Sorry not to have posted for a while, but I've been busy painting, and I've found that the only thing more boring than watching paint dry is reading a blow-by-blow account of it. I decided to wait until I was done and then bore you all at once. And so, since brevity is the soul of wit, let's get stupid!
The wood was clearly quite thirsty after so long a drought, because the first primer coat was substantially absorbed into the wood.
Fearful that I might need a pore hole key, I sprayed a second coat.
This was much better, but still insufficient in those areas which have seen the most weathering, one of which is pictured here. It illustrates the one distinct weakness of a paint sprayer: it applies paint from a distance, in a straight line, depending upon great velocity to bond the paint with the surface of the wood.. Here, the wood was so deeply contoured from weathering that the sprayer, powerful as it is, couldn't get the paint into all the nooks and crannies, even though I came at the problem areas from several different angles. The droplets, traveling in a straight line, couldn't get into the places that were protected by overhangs.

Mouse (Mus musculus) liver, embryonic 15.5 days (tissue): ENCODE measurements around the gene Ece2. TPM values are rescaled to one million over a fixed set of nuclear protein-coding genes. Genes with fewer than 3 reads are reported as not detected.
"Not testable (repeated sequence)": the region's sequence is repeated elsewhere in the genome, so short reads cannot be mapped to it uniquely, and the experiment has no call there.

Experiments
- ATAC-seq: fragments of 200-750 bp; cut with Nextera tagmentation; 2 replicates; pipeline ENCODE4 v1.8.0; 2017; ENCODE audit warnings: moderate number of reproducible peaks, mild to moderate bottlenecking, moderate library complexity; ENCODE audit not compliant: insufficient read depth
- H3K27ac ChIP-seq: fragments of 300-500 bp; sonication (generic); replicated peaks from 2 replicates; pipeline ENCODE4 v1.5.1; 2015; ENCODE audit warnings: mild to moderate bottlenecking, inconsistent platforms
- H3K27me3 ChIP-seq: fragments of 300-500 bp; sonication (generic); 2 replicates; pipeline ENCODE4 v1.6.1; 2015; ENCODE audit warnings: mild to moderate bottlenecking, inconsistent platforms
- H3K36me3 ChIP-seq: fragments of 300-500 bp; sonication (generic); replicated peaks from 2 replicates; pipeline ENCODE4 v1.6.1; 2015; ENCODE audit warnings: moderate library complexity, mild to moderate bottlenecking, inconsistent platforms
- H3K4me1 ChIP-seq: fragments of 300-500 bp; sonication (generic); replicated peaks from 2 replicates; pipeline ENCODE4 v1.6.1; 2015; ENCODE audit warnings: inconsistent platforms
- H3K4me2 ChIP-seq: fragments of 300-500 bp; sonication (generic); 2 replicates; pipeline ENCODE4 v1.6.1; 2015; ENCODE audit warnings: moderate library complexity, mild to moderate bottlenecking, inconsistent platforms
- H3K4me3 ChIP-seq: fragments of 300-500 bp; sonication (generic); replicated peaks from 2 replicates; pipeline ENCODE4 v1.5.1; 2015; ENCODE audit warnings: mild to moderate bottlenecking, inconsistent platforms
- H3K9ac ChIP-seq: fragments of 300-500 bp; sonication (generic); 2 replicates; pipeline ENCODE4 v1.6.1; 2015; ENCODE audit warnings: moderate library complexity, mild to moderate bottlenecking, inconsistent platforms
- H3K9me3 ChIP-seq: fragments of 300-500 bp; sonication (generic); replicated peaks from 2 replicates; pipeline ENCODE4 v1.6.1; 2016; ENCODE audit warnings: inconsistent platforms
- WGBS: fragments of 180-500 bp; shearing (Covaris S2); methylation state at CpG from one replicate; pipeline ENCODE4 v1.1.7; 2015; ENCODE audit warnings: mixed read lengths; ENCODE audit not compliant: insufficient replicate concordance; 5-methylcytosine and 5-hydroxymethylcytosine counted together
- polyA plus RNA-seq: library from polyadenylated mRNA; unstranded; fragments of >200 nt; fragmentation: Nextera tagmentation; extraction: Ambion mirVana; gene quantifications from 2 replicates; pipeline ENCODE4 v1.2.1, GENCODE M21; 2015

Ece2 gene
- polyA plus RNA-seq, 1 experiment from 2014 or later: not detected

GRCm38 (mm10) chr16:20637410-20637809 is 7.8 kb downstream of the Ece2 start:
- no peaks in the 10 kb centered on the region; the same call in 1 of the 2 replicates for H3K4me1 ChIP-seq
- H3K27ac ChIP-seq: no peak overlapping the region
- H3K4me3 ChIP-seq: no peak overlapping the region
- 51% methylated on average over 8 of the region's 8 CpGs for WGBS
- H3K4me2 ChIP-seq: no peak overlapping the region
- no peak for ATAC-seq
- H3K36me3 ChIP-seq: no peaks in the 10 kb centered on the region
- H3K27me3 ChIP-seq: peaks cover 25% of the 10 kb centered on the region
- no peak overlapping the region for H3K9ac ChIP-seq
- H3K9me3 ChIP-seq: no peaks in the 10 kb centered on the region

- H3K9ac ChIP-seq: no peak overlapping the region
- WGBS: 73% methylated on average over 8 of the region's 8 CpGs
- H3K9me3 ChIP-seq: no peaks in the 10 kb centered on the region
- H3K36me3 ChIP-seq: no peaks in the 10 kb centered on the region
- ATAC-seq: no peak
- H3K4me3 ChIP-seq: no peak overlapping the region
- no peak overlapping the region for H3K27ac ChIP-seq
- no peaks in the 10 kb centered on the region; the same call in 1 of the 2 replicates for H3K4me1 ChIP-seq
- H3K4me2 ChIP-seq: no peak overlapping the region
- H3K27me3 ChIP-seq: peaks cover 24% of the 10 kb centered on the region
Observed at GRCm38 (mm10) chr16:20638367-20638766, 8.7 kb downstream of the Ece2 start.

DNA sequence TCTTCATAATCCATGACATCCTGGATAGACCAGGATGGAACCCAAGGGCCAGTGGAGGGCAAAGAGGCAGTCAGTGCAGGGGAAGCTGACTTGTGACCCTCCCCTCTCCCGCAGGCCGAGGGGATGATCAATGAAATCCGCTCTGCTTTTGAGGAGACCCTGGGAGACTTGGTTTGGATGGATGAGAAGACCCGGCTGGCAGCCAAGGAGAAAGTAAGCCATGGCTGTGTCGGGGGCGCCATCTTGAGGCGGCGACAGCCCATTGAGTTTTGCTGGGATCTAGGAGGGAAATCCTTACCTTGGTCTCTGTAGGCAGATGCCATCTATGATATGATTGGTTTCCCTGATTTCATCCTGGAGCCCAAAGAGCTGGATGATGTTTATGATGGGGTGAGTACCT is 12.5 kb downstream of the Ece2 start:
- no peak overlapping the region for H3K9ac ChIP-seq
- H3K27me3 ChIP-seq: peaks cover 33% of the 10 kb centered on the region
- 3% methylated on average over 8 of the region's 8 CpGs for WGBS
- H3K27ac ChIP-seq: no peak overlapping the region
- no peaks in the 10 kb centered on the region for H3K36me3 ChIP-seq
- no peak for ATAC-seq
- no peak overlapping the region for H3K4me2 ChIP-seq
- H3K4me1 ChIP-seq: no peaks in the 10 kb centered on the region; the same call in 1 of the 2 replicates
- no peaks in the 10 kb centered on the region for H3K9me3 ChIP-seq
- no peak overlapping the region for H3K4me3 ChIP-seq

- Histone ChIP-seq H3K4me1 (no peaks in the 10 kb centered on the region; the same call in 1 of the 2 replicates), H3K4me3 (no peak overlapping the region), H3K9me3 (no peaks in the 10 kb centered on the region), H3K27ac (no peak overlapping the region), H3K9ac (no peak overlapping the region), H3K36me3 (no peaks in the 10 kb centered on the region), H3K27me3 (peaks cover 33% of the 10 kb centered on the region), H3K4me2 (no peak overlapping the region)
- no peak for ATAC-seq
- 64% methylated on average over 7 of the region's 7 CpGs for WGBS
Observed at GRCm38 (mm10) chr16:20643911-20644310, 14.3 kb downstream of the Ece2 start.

So, I enlisted Lydia's help, and together we applied a third primer coat the old-fashioned way, with paintbrushes. We were able to scrub and grind that modern, inadequately-fluidized acrylic paint right in where it belonged.
At last, I had a uniformly-colored surface to evaluate. It was clear to me that I'd gone about as fur as I could go towards my goal of fixing only what was necessary for the health of the house, plus any additional glaring cosmetic flaws. I did miss a few of the latter, but these were quickly dispatched with some lightweight exterior spackle, which I applied pretty much with my fingers in order to get it to blend in with the surrounding topography.
I saw no sense in tearing off all that masking only to have to re-apply it later, especially since masking is my single least favorite task related to this whole project. So, I decided to spray the finish coat now, and touch up as necessary with a brush after I finish the trim. This, happily, I was able to do with no further brushing; it only took two coats, one sprayed from an upward angle, and one from below.
Here is the result.
The side of the house, which before looked like a disheveled mess full of cracks, holes and general infirmities, now looks like . . . well, it looks like it's supposed to. It looks like a wall. A nice, solid, flat, unitary wall. The difference is startling; driving up the street, it really hits you in the eye as soon as you see it. I can hardly wait to finish the rest of the side.
Before I get back at it, however, I have to take a day or two to do something about the garage. I can't find a danged thing!
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|The wily Forest Cat returns to his lair with the day's catch.|